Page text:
When I was still a mere Hospitality Aide at the nursing home, one of my tasks was to assist residents in getting to the dining room for meals. I'd push a wheelchair or stroll next to someone who was a little unsteady on her feet.
Hazel walked quite well, but she felt more comfortable about ambling to dinner with her arm through that of an aide's.
At first, she accepted my offer to walk with her, but then suddenly, she began turning me down. "What's wrong, Hazel?" I'd ask.
A slight blush reddened her pale cheeks, and looking at the floor she mumbled, "Nothing's wrong. I want to walk to the dining room with my black boyfriend."
"Uh, okay," I said. I could see she had quite a crush on someone, but who could it be? We didn't have any black men working in the nursing home. I thought that perhaps one of the black ladies on her hall had a brother or son who came to visit, and Hazel was enamored with him.
I didn't see who walked into the dining room with Hazel that night, but from then one, every time I offered to walk her to dinner, she gave me the same answer about waiting for her black boyfriend to take her. I asked some of the other aides, "What's going on with Hazel? She won't let me walk her to the dining room."
They said they had gotten the same response from her, and we pondered who her black boyfriend could be.
Finally, one evening I saw her enter for her meal on the arm of my friend Lynn, also a Hospitality Aide and a black lady. I looked at them with surprise, and noticed the glow that lit up Hazel's face. She looked so pleased and proud.
When I had a moment alone with Lynn after dinner, I told her that Hazel had been refusing to walk with me because she wanted to be with her black boyfriend.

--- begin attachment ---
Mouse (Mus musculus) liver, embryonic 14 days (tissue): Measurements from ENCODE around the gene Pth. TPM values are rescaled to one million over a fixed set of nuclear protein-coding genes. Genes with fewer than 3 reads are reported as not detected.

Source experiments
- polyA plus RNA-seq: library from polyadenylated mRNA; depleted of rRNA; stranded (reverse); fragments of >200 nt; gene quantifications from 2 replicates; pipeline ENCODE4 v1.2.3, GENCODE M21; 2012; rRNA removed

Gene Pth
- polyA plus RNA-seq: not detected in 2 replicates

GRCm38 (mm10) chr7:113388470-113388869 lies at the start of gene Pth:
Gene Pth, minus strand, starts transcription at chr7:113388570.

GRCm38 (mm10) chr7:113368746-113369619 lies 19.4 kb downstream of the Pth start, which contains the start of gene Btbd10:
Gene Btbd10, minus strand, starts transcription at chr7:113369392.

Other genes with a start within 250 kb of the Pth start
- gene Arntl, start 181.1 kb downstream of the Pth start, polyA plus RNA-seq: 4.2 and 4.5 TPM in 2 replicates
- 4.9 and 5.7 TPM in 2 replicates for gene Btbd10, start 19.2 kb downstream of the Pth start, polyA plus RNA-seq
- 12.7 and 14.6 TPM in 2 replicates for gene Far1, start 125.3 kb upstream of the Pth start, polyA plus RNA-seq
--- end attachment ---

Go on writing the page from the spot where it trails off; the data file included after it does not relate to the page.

Lynn and I locked eyes. Then we started to laugh. "I'm Hazel's black boyfriend?" she sputtered. "I know my hair is short and I'm not very shapely, but no one has ever mistaken me for a man before."
"Well, Hazel's sight isn't that great," I reminded her. "She's confused about a lot of things. Remember the day she thought we were doctors?"
Lynn and I spoke with the other aides. Although we couldn't help laughing at Hazel's mistake, we weren't making fun of Hazel. We just had to tease Lynn a bit.
But then we all started to wonder if we should tell Hazel the truth about Lynn. I remembered how happy Hazel looked when she walked into the dining room with Lynn and made the decision for the group. "No. We can't tell her. We'd be stealing her happiness. She's completely on her own. She's never had a visitor. Hazel deserves this little bit of joy."
Although Lynn wasn't thrilled about being "the man" in Hazel's life, she agreed that it was a harmless charade.
From then on, when Lynn was on duty, she and Hazel always entered the dining room arm-in-arm, with Hazel's eyes sparkling. No one ever told Hazel that Lynn was a woman.
And when Hazel died, her "black boyfriend" was at her side, holding her hand.